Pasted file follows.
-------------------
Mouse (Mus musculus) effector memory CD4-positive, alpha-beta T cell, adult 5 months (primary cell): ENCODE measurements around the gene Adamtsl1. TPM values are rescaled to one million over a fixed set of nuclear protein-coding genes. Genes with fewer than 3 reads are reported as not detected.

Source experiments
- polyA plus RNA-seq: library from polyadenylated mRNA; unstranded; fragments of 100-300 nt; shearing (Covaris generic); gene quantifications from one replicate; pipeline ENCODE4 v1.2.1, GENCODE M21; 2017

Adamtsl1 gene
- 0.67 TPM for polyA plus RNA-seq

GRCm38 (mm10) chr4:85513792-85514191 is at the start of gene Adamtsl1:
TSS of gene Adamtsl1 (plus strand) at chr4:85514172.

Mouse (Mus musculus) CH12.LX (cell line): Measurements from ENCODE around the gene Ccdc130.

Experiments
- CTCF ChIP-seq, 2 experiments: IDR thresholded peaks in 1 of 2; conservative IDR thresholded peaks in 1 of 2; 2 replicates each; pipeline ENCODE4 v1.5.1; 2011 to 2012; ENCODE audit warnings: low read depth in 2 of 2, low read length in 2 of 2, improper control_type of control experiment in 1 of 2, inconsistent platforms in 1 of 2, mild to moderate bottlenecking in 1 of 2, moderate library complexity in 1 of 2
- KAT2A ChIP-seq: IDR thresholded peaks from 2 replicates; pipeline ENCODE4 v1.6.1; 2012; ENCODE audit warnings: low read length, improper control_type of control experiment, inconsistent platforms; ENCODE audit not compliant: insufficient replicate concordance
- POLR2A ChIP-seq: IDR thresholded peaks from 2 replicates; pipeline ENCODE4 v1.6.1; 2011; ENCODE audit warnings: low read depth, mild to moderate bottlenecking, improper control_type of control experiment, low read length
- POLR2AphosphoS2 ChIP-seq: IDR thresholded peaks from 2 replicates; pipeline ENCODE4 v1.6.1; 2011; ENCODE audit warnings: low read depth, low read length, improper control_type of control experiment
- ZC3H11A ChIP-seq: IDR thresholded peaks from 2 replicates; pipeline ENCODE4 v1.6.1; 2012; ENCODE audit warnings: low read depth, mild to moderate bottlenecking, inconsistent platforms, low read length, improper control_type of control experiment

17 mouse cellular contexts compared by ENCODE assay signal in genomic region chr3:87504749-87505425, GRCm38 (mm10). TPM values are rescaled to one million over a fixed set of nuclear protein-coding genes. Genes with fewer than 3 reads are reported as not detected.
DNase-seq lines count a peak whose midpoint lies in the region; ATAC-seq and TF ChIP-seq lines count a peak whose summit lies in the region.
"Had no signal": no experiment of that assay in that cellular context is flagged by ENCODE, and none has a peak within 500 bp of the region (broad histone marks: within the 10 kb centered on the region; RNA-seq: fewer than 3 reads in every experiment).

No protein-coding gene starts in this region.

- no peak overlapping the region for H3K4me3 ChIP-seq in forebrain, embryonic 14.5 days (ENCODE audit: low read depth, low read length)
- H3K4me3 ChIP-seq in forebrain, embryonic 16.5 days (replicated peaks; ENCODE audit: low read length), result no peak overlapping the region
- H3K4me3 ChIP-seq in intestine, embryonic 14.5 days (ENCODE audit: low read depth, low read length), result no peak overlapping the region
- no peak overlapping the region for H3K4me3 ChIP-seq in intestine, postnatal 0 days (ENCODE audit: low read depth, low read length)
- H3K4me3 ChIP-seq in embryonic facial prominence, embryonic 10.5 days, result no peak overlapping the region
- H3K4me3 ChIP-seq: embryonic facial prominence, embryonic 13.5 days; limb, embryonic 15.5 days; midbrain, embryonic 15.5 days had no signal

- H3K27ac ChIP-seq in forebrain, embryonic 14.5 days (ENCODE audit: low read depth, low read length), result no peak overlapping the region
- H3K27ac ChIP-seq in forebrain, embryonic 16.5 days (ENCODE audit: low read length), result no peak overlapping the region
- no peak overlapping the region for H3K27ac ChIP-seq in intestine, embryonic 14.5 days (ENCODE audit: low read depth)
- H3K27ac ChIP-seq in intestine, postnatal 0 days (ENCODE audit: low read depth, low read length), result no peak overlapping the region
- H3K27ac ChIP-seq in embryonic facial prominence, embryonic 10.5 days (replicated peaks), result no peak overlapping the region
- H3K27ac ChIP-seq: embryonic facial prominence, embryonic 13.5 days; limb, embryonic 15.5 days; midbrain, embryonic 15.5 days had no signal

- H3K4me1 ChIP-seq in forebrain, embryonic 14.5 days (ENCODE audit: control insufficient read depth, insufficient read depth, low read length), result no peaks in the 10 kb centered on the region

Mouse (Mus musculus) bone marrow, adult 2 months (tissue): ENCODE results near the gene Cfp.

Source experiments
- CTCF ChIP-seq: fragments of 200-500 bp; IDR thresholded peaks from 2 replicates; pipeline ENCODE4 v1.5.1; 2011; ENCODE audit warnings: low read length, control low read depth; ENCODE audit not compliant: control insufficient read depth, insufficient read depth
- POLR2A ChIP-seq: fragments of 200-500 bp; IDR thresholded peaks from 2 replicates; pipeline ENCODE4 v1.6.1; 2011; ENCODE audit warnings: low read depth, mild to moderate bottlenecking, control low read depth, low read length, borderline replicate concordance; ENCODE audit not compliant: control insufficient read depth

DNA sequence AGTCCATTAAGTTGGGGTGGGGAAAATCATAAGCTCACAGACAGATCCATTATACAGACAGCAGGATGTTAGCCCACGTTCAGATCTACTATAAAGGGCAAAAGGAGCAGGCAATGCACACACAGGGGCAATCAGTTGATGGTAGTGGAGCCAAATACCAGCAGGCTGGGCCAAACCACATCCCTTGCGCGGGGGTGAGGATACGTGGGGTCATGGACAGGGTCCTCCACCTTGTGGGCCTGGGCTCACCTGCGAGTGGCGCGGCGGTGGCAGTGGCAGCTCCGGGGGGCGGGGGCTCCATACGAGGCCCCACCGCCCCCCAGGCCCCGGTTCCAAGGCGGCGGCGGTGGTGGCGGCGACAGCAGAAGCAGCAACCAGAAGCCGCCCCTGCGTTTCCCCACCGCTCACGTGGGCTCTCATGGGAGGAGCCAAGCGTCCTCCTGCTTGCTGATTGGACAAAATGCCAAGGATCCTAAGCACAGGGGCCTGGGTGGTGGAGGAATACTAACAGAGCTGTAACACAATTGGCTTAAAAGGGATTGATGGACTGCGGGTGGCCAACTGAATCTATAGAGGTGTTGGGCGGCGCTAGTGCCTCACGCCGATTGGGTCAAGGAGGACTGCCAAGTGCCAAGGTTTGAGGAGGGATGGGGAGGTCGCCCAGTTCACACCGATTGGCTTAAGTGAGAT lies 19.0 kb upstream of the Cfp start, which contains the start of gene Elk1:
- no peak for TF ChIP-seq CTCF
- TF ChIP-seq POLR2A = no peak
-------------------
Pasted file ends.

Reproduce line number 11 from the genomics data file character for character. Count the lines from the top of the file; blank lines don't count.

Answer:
- KAT2A ChIP-seq: IDR thresholded peaks from 2 replicates; pipeline ENCODE4 v1.6.1; 2012; ENCODE audit warnings: low read length, improper control_type of control experiment, inconsistent platforms; ENCODE audit not compliant: insufficient replicate concordance